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Drugs for Rheumatoid Arthritis Pain

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If you have been diagnosed with rheumatoid arthritis, it's important to know about the different types of pain relief drugs.

One of the most basic principles of managing rheumatoid arthritis is also the most obvious: Treat the pain.

Recommended Related to Rheumatoid Arthritis

Hip Rheumatoid Arthritis

About 1.3 million Americans suffer from rheumatoid arthritis (RA). This chronic inflammatory arthritis affects two to three times as many women as men. Although RA is most commonly associated with joints of the hands and wrists, it can also affect larger joints, such as the hips, knees, and shoulders. Symptoms of hip arthritis may occur later than those from RA affecting smaller joints.

Read the Hip Rheumatoid Arthritis article > >

There are many effective pain medications your doctor could choose from. Unlike DMARDs (disease-modifying antirheumatic drugs), these medications don't slow down the joint damage that rheumatoid arthritis can cause. However, they do make living with rheumatoid arthritis easier.

Here's what you should know about some of the more common pain medicationss and anti-inflammatories prescribed for rheumatoid arthritis.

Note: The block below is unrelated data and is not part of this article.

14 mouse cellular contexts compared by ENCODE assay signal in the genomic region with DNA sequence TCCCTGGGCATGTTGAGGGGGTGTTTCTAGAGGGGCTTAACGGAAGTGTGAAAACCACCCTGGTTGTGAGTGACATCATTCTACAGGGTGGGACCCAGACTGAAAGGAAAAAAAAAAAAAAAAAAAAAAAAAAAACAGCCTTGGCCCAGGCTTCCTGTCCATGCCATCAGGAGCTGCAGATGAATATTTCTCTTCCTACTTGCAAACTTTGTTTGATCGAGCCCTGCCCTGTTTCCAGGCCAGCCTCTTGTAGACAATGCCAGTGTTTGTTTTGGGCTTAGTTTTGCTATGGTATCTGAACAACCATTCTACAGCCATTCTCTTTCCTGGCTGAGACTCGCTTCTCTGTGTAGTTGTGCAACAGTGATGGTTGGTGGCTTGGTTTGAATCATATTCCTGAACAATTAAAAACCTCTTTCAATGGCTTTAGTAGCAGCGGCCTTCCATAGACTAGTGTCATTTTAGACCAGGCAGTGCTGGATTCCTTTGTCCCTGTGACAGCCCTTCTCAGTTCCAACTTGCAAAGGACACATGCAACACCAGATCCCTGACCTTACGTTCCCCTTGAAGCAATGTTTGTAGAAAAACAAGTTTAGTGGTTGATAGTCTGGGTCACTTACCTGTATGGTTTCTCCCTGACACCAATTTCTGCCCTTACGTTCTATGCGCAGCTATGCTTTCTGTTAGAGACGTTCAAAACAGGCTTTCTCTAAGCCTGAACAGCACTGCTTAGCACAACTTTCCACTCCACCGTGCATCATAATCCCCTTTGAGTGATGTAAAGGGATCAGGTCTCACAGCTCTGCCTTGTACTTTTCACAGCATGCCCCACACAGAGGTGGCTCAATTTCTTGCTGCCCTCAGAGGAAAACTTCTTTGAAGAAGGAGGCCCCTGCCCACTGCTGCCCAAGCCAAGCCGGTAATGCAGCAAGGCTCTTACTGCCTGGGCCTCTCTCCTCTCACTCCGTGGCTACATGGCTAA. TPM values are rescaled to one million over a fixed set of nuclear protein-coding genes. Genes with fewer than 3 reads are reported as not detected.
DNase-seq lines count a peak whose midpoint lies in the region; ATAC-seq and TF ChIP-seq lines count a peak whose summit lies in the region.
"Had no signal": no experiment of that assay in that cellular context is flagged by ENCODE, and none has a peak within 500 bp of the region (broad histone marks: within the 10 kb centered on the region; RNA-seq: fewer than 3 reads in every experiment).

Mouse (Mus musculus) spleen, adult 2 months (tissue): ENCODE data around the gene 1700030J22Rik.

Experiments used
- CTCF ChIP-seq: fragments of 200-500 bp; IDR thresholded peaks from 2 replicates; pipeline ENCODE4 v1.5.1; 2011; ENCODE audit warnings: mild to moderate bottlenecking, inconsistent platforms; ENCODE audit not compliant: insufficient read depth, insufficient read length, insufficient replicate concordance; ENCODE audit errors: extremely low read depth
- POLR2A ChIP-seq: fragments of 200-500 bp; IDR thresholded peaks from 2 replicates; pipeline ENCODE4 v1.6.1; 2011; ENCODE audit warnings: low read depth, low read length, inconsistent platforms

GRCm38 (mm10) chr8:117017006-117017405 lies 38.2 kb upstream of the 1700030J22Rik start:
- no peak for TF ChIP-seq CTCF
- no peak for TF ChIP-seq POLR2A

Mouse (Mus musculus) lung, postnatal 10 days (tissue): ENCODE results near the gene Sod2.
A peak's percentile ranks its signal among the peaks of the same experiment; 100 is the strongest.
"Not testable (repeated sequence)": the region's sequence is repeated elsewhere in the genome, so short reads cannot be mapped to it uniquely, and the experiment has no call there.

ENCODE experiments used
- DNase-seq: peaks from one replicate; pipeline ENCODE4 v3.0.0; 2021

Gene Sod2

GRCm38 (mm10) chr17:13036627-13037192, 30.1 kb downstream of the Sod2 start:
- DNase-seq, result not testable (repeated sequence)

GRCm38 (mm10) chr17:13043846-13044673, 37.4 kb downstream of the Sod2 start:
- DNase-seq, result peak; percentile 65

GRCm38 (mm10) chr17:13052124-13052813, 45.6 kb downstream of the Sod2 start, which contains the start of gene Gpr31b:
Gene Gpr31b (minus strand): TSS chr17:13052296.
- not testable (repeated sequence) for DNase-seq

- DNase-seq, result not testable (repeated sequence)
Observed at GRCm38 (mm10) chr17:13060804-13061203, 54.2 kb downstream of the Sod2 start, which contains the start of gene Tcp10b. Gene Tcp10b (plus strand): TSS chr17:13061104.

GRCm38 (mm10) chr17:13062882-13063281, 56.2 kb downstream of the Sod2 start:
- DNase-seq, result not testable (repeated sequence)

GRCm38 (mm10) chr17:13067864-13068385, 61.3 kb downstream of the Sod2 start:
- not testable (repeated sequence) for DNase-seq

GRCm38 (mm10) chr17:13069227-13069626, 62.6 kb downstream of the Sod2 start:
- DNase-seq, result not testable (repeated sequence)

Nonsteroidal Anti-Inflammatory Drugs (NSAIDs)

NSAIDs are the cornerstone of pain management for rheumatoid arthritis. They are effective in managing pain, swelling, and stiffness. NSAIDs work by stopping the production of some of the chemicals that cause pain (prostaglandins). They are classified as "selective" versus "non-selective," based on how they work.

Examples of non-selective NSAIDs are:

  • Diclofenac (Voltaren, Cataflam)
  • Etodolac (Lodine)
  • Ibuprofen (Motrin, Advil)
  • Indomethacin (Indocin)
  • Meloxicam (Mobic)
  • Naproxen (Aleve, Naprosyn)

The main drawback of NSAIDs is their potential to cause ulcers or bleeding in the stomach or intestines. Taking a proton-pump inhibitor -- a drug that reduces the production of acid in the stomach -- can reduce this risk. NSAIDs also often cause general stomach upset or discomfort.

NSAIDs can also cause problems if you already have kidney failure or heart failure. A doctor should follow closely if you have these conditions and are taking NSAIDs.

Selective NSAIDs (Celebrex)

These drugs are NSAIDs but have a significantly lower risk of ulcers and stomach or intestinal bleeding. They relieve pain as well as non-selective NSAIDs.

In 2004 and 2005, two selective NSAIDs, Vioxx and Bextra, were taken off the market by their manufacturers. This was done because in some studies, people seemed to develop heart attacks and strokes slightly more often when taking these drugs. Celebrex at doses used to treat arthritis (200 milligrams per day) did not have this association and is still available.

Selective NSAIDs are probably best used by a person with a high risk for gastrointestinal bleeding.

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